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Head lice are tiny wingless insects that are grey-brown in colour. They are the size of a pinhead when they hatch and 3mm long (the size of a sesame seed) when fully grown.

Head lice cannot fly, jump or swim. They are spread by head-to-head contact and climb from the hair of an infected person to the hair of someone else.

Life cycle of head lice

A female head louse lays eggs by cementing them to hairs (often close to the root) where they will be kept warm by the scalp. The eggs are pinhead size and difficult to see.

When the baby lice hatch 7 to 10 days later, the empty eggshells (nits) remain glued in place. Nits glisten white and become more noticeable as the growth of the hair carries them away from the scalp.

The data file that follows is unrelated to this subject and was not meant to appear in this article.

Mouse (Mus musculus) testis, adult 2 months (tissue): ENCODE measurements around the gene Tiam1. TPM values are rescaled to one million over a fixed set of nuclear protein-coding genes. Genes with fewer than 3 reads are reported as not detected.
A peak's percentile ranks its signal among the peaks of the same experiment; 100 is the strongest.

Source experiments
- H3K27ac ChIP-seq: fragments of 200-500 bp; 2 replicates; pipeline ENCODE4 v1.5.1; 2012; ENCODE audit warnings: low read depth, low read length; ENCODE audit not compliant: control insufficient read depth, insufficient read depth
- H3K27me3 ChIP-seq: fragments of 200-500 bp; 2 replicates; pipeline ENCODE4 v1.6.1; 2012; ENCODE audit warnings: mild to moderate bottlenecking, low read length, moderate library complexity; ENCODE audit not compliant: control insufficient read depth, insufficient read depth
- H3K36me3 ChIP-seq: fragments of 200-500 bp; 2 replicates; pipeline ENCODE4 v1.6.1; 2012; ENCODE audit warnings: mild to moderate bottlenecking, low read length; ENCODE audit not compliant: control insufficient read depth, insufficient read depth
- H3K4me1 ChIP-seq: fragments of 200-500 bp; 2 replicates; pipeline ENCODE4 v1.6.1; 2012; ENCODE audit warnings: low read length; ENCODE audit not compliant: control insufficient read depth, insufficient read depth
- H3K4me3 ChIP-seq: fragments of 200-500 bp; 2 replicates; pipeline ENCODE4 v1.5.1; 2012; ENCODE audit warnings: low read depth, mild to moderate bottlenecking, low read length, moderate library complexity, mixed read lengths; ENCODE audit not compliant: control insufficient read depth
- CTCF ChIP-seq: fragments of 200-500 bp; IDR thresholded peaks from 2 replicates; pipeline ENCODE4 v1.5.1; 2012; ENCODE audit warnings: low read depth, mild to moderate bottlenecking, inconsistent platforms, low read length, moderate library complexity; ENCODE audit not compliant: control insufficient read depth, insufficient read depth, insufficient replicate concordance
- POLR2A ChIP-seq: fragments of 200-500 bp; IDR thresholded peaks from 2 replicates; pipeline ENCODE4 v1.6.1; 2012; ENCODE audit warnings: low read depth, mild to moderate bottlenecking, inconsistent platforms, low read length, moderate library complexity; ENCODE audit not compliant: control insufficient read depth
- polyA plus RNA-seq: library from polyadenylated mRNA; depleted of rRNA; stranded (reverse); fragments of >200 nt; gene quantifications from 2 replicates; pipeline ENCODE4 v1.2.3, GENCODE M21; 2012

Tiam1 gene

Head lice feed by biting the scalp and sucking blood through it. They take 6 to 10 days to become fully grown. Once mature, a head louse can transfer from head to head.

After mating, a female may start to lay eggs as early as the seventh day after she has hatched. So to break the life cycle and stop head lice spreading, they need to be removed from the head before the sixth day after hatching.

How common are head lice?

Children are most commonly affected by head lice, although anyone with hair can catch them.

Children are often affected by head lice because they tend to have more head-to-head contact while at school or during play. Head lice are most common in children between 4 to 11 years old.

Getting rid of head lice

Head lice can be effectively treated using medicated lotions or by wet combing, using a specially designed head lice comb. See Head lice – treatment for further information.

You can also ask your school nurse, health visitor, GP or pharmacist if you are worried about head lice or you want more advice about how to treat them.

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